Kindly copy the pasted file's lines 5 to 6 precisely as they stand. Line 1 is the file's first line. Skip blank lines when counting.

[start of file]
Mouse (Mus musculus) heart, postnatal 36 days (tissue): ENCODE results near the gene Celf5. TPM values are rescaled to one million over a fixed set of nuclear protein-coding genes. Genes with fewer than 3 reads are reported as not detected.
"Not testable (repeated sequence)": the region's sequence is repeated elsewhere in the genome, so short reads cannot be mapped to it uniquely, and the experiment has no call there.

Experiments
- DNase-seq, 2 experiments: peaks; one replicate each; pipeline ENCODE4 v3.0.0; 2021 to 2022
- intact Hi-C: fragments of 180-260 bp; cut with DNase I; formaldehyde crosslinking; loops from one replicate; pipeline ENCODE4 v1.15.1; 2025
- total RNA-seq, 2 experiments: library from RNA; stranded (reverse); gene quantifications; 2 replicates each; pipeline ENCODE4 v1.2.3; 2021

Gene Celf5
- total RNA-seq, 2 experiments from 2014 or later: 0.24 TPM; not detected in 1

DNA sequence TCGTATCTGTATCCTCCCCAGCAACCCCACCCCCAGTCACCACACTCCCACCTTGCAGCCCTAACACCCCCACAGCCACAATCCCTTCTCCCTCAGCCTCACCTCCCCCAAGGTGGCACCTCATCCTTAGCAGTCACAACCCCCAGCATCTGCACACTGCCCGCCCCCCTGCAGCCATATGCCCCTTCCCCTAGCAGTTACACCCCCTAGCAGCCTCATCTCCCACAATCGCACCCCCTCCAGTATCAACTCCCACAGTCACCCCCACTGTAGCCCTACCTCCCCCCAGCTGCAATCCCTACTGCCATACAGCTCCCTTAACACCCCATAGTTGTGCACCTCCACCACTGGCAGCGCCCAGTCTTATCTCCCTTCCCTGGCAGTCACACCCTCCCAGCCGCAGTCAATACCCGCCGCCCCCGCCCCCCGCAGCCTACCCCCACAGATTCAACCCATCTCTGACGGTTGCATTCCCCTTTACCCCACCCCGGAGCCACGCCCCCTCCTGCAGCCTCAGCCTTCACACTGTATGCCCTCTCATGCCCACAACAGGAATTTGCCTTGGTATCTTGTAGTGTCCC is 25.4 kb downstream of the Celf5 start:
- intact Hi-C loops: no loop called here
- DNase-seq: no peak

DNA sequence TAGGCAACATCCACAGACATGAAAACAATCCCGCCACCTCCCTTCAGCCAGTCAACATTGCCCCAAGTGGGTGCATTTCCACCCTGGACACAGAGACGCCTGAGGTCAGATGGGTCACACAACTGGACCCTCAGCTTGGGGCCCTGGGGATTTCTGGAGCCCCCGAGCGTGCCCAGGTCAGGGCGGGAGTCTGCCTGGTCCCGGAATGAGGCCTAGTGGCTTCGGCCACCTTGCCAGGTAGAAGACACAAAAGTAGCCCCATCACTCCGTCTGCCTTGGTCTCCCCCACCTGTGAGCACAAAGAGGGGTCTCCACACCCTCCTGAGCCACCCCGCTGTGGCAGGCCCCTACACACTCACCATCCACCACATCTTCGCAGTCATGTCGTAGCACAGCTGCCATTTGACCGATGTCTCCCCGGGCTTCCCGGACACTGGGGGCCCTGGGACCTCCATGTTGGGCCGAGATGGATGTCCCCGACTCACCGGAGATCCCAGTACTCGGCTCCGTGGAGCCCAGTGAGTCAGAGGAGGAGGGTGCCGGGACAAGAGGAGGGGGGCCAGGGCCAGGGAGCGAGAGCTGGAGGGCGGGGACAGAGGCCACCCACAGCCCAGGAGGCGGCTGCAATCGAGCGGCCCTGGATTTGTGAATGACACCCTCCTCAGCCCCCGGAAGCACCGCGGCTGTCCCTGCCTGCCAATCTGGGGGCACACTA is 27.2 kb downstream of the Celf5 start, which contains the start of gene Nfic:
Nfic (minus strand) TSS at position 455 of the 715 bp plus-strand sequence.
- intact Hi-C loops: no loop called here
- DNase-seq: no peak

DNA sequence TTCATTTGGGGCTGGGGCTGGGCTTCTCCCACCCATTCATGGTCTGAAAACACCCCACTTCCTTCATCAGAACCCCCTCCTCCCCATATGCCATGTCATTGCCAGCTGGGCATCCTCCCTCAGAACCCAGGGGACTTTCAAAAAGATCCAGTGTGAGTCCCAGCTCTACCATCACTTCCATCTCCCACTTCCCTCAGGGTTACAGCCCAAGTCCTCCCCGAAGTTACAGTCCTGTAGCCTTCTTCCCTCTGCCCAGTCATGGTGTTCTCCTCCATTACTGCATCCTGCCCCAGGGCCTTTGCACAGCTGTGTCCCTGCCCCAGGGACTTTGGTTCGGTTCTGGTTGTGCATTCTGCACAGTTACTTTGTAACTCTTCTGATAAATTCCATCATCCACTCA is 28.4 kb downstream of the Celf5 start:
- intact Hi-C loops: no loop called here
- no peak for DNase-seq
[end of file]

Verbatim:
- intact Hi-C: fragments of 180-260 bp; cut with DNase I; formaldehyde crosslinking; loops from one replicate; pipeline ENCODE4 v1.15.1; 2025
- total RNA-seq, 2 experiments: library from RNA; stranded (reverse); gene quantifications; 2 replicates each; pipeline ENCODE4 v1.2.3; 2021